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© 2017 The Strand Magazine

The Ultimate Guide to Exploring Cebu

July 11, 2019

 

Photo: Sandy Kan

 

In 1542, Spanish Colonialists named a group of islands located in South East Asia ‘Las Filipinas’, honouring Prince Philip—this country is now called the Philippines. With more than 7000 islands, island hopping is the most reasonable way to explore the archipelago. Cebu is one of the most popular islands to visit among tourists, and from wildlife to beautiful scenery, it has a lot to offer. Your Cebu adventure awaits you.

 

 

Where to Go

 

Olango Island Wildlife Sanctuary

 

This sanctuary is the largest wetland in the Philippines. Although migratory times vary from year to year, according to the Southeast Asian Wetland Protection Association, 40,000 to 60,000 migratory birds per year pass though the Philippines, including more than 77 different species.

 

Nalusuan Island

 

You can stay on the only resort on this island, but reservation is necessary, because there are only 14 rooms. Each of these water houses, built on the South Pacific, hosts stunning sea views. When you look down from the wooden sea walkway, you can see a beach full of starfish. You can also swim in your very own private beach, with large coral reefs and tropical fish. At night, stars cover the night sky and the galaxy trajectory is clearly visible.

 

Photo: Sandy Kan

 

Caohagan Island

 

Owned by a Japanese writer, this island resembles a single jade sewn onto a sea of aqua-blue silk. The island is only the size of one football field and is easy to walk through. In Caohagan, you can enjoy scrumptious barbecues and tropical fruits. Residents will also enthusiastically promote their hand-made patchwork, souvenirs made out of shell, and freshly-caught seafood. You might be surprised by how freely the natives live: no shoes, no concrete, no fear, only cockfighting and happiness!

 

Photo: Sandy Kan

Photo: Sandy Kan

 

Moalboal

 

There are many centres where you can choose to engage in scuba diving or snorkeling. With it being a protected area, the sea is rich with corals and tropical fish, and sometimes even turtles swimming on the ocean floor! Moalboal is also known for its 'sardine storm', as thousands of sardines gather here every day, in a storm-like formation.

 

Photo: Hubert Tang

Photo: Hubert Tang

 

 

What to Do

 

Diving

Photo: Hubert Tang

Photo: Hubert Tang

 

Visit the Churches

 

Within Cebu, you will come across towns with colonial churches, plazas and traditions that have been passed on from the Age of Discovery. In terms of religion, 83% of Filipinos identify as Catholic, and the oldest Roman Catholic church to visit in the country is the Basilica del Santo Niño.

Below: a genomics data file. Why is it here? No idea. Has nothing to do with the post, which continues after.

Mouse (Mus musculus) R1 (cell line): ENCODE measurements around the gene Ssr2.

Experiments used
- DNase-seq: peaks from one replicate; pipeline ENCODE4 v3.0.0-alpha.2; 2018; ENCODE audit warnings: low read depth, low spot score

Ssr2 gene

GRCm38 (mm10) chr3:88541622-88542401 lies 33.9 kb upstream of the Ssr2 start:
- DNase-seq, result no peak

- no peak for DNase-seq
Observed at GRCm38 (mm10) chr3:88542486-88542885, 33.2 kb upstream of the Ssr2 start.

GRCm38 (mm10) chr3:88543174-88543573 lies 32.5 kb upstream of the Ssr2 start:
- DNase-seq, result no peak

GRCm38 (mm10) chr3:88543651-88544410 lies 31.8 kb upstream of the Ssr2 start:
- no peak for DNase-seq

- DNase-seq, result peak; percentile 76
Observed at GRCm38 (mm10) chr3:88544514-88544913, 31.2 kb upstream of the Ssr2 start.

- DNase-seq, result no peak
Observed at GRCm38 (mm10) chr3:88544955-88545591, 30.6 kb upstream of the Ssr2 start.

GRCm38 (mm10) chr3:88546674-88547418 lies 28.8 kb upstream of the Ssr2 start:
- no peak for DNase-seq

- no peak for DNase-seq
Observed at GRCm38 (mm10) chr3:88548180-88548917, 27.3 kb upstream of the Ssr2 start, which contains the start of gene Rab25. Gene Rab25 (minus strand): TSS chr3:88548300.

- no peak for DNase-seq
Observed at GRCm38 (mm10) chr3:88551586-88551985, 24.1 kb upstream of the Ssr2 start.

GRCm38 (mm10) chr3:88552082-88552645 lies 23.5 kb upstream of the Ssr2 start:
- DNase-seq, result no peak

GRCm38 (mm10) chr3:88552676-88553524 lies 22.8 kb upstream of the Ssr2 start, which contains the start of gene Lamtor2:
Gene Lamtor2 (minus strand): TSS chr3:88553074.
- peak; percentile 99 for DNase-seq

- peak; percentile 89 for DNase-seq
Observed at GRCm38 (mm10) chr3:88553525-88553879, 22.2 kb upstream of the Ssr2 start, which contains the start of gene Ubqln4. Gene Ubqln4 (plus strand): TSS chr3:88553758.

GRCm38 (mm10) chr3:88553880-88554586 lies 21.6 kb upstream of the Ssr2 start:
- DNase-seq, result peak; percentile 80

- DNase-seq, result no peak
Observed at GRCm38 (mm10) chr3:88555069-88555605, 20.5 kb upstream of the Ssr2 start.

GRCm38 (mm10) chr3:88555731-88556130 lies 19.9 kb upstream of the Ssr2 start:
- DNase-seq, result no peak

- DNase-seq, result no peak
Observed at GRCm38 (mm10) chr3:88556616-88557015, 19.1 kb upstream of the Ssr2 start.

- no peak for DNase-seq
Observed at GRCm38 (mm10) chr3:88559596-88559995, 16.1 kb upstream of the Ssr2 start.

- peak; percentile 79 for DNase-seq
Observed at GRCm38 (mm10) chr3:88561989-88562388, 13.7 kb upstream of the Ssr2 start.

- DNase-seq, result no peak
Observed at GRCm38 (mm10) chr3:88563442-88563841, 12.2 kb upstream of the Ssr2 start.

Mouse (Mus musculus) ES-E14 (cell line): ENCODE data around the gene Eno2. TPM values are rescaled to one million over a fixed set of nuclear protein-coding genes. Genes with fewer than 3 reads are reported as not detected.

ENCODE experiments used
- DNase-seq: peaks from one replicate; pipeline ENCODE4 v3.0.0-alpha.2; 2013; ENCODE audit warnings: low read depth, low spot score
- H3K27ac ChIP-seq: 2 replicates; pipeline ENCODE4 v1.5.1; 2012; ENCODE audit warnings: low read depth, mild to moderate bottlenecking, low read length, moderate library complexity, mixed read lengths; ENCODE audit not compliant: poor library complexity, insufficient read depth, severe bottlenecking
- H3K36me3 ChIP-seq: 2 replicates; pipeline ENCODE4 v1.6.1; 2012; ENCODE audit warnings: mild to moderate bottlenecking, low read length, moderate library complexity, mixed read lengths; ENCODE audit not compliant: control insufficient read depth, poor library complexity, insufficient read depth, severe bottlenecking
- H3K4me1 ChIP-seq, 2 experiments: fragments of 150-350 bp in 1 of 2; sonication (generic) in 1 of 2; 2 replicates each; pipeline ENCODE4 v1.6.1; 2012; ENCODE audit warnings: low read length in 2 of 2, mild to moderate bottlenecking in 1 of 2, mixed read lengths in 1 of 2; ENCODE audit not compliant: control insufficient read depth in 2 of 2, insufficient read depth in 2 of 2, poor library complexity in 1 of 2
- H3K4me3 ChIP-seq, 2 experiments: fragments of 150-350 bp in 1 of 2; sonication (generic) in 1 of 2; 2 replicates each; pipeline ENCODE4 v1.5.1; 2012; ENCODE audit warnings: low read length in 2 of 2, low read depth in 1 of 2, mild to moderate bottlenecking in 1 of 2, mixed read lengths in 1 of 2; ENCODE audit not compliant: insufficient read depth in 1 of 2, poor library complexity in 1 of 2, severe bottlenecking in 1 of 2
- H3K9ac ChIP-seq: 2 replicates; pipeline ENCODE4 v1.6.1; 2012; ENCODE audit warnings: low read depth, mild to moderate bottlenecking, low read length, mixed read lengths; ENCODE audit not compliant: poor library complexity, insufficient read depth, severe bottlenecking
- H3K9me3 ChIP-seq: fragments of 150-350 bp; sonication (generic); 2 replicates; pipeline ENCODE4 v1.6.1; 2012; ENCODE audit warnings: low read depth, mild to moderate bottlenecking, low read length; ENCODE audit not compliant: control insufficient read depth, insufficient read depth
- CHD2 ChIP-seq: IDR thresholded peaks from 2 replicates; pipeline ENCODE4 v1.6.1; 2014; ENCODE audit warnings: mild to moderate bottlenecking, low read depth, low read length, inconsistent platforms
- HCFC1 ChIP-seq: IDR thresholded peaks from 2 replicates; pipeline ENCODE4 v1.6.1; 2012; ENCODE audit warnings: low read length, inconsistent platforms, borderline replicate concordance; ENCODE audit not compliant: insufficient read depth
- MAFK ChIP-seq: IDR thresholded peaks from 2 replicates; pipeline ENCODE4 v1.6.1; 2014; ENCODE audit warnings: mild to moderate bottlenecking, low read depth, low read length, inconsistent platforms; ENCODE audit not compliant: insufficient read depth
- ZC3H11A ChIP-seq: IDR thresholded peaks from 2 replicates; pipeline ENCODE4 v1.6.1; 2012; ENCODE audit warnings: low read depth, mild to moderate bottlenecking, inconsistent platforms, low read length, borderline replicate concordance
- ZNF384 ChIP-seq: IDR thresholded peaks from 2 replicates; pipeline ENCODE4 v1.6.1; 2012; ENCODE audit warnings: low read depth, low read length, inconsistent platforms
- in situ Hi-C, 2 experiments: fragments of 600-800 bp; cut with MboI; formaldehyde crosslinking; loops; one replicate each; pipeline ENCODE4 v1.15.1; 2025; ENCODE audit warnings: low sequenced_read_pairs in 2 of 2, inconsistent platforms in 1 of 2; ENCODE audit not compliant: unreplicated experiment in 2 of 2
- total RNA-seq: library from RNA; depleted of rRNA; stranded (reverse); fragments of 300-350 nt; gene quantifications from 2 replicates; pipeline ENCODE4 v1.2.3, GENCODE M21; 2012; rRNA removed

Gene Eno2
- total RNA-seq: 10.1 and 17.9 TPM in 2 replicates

What to Buy

 

A Guitar

 

Cebu is the guitar manufacturing centre of the Philippines, and the high-quality guitars made here are famous worldwide. They are all hand-made with different materials, including wood from mango trees. In Cebu, the first gift given to children when they grow up will often be the guitar.

 

Coconut Products

 

For Filipinos, the coconut is a multi-functional fruit. It can be made into coconut oil or coconut powder, and can be used for cooking, skin care, massaging, and hair care. However, the easiest thing to do is to simply drink it! You will be impressed by the natural sweetness and aroma of the coconut.

 

Shell Products

 

Shell products in the Philippines are cheap and durable. Shells are used to make a diverse variety of souvenirs, ranging from keyrings and wind chimes, to lampshades, clocks, bracelets, necklaces and curtains. Another must-have souvenir is a beautifully-crafted, textured shell painting, made of shells of different shapes and colours.

 

Dried Mango

 

Dried mango is considered to be the most famous speciality in the Philippines, and it is known to be of high quality and pure in taste. Unlike other dried fruits and vegetables, dried mangoes from the Philippines do not have added pigment and their surface is dry, not sticky. The mango has a strong, favourable sweet and sour fragrance.

 

 

Edited by Alexia McDonald, Digital Editor

 

 

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